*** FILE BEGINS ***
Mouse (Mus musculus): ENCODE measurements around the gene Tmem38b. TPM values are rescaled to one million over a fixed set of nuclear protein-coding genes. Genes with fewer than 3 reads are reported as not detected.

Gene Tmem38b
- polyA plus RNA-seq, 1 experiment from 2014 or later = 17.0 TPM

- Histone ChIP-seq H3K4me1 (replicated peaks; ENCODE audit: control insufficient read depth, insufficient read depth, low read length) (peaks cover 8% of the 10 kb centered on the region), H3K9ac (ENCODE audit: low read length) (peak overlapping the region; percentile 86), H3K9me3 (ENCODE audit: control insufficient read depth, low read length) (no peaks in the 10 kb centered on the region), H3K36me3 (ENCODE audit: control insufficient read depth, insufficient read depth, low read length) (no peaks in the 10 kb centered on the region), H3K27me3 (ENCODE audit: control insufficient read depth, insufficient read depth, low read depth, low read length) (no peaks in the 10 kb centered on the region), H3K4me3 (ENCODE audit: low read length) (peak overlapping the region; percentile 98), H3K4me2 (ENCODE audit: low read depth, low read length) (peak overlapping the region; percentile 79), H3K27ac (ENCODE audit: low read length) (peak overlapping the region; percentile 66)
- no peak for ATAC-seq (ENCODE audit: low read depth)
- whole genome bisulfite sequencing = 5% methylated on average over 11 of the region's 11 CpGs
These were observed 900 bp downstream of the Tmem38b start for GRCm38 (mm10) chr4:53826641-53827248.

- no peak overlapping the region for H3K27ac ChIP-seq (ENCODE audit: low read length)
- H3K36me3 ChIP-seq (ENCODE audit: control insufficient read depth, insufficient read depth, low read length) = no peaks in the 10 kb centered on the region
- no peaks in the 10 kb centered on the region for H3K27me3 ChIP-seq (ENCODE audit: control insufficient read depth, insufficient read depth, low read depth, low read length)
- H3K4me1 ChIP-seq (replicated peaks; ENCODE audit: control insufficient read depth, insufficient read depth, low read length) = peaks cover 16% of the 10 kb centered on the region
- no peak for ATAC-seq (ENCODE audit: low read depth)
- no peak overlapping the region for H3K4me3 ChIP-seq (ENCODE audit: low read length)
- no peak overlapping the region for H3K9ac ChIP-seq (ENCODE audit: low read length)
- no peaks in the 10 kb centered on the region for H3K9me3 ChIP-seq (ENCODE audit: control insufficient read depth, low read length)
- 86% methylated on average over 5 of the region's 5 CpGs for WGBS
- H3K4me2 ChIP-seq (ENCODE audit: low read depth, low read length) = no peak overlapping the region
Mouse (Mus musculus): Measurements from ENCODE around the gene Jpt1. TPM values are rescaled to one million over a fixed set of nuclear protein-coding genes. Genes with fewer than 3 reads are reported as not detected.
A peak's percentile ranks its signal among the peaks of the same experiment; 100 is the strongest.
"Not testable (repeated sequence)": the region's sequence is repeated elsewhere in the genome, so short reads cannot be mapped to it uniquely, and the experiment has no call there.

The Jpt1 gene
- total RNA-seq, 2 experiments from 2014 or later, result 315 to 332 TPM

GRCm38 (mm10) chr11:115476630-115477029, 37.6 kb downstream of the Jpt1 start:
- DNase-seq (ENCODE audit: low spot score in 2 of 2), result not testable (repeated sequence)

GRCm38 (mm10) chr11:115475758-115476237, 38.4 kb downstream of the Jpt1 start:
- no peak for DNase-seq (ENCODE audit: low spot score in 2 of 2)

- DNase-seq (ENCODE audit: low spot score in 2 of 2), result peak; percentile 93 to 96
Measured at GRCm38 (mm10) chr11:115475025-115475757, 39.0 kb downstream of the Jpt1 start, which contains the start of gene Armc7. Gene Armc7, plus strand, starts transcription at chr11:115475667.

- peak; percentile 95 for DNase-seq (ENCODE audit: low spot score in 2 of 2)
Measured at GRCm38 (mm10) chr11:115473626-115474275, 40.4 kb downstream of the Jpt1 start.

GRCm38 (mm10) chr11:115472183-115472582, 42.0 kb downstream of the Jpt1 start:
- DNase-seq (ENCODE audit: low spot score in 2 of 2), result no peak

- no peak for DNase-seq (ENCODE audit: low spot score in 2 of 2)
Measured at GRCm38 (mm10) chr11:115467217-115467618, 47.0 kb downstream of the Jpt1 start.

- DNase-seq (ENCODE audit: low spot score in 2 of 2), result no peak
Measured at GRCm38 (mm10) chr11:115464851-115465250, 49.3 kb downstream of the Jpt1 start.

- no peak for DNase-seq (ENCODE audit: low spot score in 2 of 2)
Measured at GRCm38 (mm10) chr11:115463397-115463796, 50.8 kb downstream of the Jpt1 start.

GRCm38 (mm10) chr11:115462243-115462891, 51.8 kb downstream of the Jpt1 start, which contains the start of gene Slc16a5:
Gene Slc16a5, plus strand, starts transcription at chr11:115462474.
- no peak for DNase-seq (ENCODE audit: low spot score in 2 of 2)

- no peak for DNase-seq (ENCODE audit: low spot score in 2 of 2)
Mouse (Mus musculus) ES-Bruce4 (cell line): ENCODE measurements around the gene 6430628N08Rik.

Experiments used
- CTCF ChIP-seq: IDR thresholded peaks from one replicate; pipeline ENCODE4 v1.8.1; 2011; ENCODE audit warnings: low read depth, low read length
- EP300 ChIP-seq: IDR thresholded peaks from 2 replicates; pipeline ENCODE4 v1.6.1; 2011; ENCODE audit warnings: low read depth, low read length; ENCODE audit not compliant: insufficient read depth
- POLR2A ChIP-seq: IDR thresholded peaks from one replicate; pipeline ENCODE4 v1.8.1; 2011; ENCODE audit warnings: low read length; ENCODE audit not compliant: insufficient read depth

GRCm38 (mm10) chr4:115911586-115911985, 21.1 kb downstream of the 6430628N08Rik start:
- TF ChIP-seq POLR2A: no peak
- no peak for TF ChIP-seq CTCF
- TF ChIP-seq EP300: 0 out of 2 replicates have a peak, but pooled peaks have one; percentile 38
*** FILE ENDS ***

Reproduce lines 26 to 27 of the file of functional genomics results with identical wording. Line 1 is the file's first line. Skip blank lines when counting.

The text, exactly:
- no peak for DNase-seq (ENCODE audit: low spot score in 2 of 2)

- DNase-seq (ENCODE audit: low spot score in 2 of 2), result peak; percentile 93 to 96